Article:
Tuesday, March 10, 2009

It Costs How Much!!?!?!?!

I mean really its going to cost that much!!!

As all our loyal readers know (both of you) we've been kicking around ideas to redo our kitchen area and the top floor of the house.

To refresh, we've got a design for the kitchen area we love.
And a decent working idea for the top floor of the house.

We've recently decided that with a baby on the way that there is no way in heck that we will be able to do much (as in none) work on the house ourselves while attempting to work full time and raise a baby. To this end, we've been interviewing quality (usually meaning high-end) design-build firms to do the work for us.

In our dream we find a quality firm that we can just write a check to and everything is magically done while we maybe rent an apartment somewhere else....

And Then Reality Hit

Interviewing Design-Build firms was interesting...things like if they paid enough attention to take their shoes off when entering our house and if they paid attention to our portfolio from the last Victorian we redid ourselves were telling.

The costs these people are coming up with have totally caught my wife and I off guard. A semi-consensus view from the firms that made the short list is....


wait for it...









$500,000!!!!!!!!!!!!!!!!!!!!

That's for the top floor and the kitchen. Half a million dollars.....wow it just really blew us away...

Thing I can't understand is how in the heck are these people going to stay in business with prices like these? I don't begrudge anyone making a nice profit but wow....with the market in free fall you can buy a really decent house in Oakland for that kind of money. They are talking construction costs of like $400 /sq ft... A bathroom costs $40-60,000 dollars they say...and the $40,000 number is for a 'simple' bath..... wow...

Couldn't we get a new house built for those kinds of per sq ft numbers?

This is forcing a major rethink on our part.
All our budgets were based on two things...

  1. We'd be doing the lion-share of the work ourselves.
  2. The housing market wasn't going to completely fall on its face.

Our new situation is now causing us to rethink our future path with this house...

Yep, we're considering selling the place as-is and getting out while we still have most of our sanity. We figure we'd take a ~$200,000 bath on the house (what we could sell it for vs. what we've put into it). Heck we even hired a pro appraiser to give us 'real' numbers to help us make this decision with and THAT was more expensive than we were expecting...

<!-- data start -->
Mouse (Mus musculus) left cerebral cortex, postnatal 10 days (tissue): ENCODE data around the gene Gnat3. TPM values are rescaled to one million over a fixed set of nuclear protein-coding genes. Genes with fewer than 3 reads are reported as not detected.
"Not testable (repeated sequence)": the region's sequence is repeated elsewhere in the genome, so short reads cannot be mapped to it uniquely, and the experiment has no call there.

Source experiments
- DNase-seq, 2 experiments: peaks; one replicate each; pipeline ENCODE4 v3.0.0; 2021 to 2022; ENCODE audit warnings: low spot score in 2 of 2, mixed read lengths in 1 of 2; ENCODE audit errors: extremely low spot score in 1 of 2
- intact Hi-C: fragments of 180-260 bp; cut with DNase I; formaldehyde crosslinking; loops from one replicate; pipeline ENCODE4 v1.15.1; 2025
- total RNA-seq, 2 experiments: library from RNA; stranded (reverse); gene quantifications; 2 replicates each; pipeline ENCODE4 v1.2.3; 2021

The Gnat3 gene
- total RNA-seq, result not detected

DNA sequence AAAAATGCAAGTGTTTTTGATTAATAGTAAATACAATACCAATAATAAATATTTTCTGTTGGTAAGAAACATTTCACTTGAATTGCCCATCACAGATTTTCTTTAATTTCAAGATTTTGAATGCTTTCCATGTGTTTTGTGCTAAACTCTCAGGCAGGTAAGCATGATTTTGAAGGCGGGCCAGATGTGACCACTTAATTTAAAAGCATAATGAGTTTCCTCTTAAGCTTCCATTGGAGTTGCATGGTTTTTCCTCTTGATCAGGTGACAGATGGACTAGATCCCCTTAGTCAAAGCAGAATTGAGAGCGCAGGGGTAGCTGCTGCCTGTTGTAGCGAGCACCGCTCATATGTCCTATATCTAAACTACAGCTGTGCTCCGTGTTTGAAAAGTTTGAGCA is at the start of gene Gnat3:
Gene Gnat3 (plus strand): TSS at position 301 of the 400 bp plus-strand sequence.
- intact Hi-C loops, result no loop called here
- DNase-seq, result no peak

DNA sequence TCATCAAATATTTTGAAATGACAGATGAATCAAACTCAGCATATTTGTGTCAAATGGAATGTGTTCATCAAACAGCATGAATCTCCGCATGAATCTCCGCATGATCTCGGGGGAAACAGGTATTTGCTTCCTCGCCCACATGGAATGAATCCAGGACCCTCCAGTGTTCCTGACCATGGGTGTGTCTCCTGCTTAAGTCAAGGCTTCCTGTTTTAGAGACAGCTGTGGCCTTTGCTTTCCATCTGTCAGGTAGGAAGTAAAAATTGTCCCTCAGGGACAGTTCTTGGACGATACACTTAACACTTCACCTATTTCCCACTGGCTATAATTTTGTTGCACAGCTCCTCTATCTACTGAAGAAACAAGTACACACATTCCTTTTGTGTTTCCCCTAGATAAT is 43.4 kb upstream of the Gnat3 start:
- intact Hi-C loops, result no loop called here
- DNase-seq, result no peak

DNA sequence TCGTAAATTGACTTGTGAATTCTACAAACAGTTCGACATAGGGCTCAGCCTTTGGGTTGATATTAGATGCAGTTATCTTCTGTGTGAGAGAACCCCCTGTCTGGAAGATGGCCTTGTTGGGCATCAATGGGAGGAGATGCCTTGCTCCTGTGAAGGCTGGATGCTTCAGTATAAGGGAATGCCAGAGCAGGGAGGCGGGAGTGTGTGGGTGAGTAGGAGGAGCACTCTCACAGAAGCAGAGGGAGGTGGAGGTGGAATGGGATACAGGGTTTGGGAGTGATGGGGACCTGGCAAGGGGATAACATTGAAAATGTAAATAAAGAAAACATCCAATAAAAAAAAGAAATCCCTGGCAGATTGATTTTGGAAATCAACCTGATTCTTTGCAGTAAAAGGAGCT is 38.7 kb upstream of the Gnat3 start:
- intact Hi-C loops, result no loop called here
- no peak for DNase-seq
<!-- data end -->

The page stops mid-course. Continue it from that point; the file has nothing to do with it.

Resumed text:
One working plan is to do just that and rent a 3 bedroom place in Alameda and bide our time while the market falls and we attempt to save as much money as possible. One issue with this is that we've now decided that we REALLY only want to live in one neighborhood in Alameda-The Gold Coast- of course, and houses in that 'hood hardly ever come up for sale. Plus, finding a house that meets our needs-size, garage, shop, storage makes for even slimmer pickens.

Another idea is to just say screw it and put more money into the house than we'll ever get out of it-don't think our current 'hood will ever be a $1,000,000 house neighborhood and just stay here forever as planned and enjoy our perfect for us house in not the perfect neighborhood (but the best school district and still a great hood) on not the perfect size lot.

Yet another idea we are mulling around is still fixing the place up and keep it as a duplex, live in it for like 5 years while saving up a downpayment on the 'perfect' place and then renting the current place out...

Any thoughts loyal readers?

17 comments:

Ayse said...

I think a lot of people are just being unrealistic about this recession. They somehow see business picking up and resuming early-2008 pricing in the next year or so. Their costs are too high (especially for labour), and they can't be flexible.

A lot of these guys are the ones who were booked 2 years in advance for the last several years. When you have that kind of business, you can afford to charge half a mil for a job like yours.